A global auto giant says Australia is “missing out” on newer, cheaper electric vehicle models in favor of countries that offer better incentives to motorists and put the country further behind the international market.
- Lawyers have accused the Australian government of sending mixed messages to manufacturers
- ACT introduced leading national incentives for Canberrans to buy electric vehicles
- The high upfront cost of electric vehicles has led some people to get creative to bring the price down
Nissan Australia is one of the largest suppliers in the Australian electric vehicle industry and sells several variants of its compact LEAF model.
However, the company’s national electrification manager Ben Warren admits that Nissan’s best models don’t come to Australia.
“When you can only build that many cars, you have to prioritize where to send them,” Warren said.
So does that mean Australian drivers are missing?
“We absolutely are,” said Warren.
An example of this is Nissan’s Ariya with all-wheel drive and a range of 500 km, which should be available worldwide from the end of 2021.
A local Nissan spokeswoman said “at this point [the Ariya] is unconfirmed for Australia. “
Mixed government EV policy messages
Nissan’s comments echo long-standing criticism from EV proponents: the state, territory, and federal government have sent conflicting messages to manufacturers.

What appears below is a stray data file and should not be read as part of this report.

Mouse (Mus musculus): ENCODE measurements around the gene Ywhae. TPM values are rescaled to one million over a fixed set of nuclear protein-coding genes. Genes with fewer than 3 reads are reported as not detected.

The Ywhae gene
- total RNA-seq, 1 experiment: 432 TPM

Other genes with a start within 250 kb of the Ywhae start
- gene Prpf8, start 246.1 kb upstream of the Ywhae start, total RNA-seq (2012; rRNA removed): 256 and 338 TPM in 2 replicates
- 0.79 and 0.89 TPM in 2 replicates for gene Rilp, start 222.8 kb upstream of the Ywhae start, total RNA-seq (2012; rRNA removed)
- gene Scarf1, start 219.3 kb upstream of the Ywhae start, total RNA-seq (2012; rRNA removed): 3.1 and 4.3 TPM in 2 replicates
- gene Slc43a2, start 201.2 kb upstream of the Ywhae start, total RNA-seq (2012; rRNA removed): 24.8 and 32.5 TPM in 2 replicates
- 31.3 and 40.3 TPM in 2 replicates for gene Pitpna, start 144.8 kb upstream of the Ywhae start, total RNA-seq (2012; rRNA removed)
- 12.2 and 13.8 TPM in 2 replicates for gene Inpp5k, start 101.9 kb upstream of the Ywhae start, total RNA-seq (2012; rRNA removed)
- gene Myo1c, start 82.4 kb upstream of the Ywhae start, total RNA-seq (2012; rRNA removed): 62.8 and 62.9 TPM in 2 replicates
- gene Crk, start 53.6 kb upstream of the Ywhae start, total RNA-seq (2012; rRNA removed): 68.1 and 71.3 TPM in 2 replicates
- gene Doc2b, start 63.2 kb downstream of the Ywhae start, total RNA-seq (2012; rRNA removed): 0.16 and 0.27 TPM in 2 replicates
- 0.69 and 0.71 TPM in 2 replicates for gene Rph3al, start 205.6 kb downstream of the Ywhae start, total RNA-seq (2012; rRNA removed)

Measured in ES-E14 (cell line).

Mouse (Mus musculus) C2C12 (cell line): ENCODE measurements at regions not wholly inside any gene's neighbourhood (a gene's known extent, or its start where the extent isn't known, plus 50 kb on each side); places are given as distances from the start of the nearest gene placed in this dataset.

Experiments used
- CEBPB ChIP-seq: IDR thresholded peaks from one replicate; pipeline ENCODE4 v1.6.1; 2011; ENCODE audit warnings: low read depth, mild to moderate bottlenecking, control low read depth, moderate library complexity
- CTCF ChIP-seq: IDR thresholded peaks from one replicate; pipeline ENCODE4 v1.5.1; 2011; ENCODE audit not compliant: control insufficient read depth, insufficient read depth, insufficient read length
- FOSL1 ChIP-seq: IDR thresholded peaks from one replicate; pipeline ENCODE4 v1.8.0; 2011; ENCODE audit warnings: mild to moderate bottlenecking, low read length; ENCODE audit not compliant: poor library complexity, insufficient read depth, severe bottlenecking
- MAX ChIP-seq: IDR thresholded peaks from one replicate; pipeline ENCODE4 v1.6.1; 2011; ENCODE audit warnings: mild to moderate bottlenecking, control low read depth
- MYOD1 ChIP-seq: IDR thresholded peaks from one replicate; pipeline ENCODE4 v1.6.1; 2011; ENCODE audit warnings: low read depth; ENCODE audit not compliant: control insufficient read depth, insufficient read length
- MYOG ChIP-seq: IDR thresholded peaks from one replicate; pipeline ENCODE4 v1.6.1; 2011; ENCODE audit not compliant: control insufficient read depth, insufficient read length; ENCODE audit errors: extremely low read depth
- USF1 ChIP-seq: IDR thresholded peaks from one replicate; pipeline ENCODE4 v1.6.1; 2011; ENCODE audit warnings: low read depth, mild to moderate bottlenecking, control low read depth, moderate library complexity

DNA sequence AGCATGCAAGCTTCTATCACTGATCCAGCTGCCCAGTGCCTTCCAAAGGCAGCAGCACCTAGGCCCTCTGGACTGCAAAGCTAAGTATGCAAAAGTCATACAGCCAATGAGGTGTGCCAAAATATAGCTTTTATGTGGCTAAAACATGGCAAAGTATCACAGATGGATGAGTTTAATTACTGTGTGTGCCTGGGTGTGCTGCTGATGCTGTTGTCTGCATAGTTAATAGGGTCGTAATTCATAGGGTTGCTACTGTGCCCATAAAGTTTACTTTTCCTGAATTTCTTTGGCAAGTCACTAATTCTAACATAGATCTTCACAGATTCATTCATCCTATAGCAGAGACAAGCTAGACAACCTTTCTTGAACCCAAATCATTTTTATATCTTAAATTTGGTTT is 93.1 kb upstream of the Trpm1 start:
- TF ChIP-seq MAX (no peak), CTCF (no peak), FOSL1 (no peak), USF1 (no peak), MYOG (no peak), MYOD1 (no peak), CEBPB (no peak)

EV policy expert Dr. BjÃ¶rn Sturmberg said there had to be clearer governance.
“The fact that Australia has a small number of people in a global market – that hasn’t stopped us from leading the world in adopting solar.
“We’re one of the world’s leading suppliers of home batteries. There’s no reason we can’t get the latest and greatest of all electric vehicles.”
Nissan’s Ben Warren said Australia just had to go in the direction of European nations that had dramatically higher adoption of EV technology.
“If we look at the markets that have made the biggest leaps in recent years, it is because of fairly consistent policies and regulatory frameworks and directions from the government,” said Warren.
“Ultimately, the chance for Australia requires the government to … give the industry the guidelines, the consumers the guidelines.
Some experts have suggested that banning gasoline cars would force change in the industry, but countries like Norway, which is the world leader in adopting electric vehicles, have taken more subtle measures.
Norwegian Ambassador to Australia Paul Larsen said his government had offered both carrots and whips to help drive change.
“Last year, 60 percent of new cars sold in Norway were electric – about 60,000 new cars,” said Larsen.
“The reason is obviously incentives and disincentives – we have very high taxes on cars with combustible petroleum engines.”
The Norwegian Parliament has set itself the goal of ensuring that all new cars sold by 2025 are emission-free and offer drivers of environmentally friendly vehicles significant tax breaks, reduced parking fees and tolls.
ACT offers leading incentives for the move nationwide
With demand for electric cars high in Europe, ACT Climate Change Secretary Shane Rattenbury said he understands why auto companies are unwilling to enter the slow-growing Australian market.
“And of course in Australia we haven’t seen the incentives that other countries offer. That is why our market has developed so slowly.”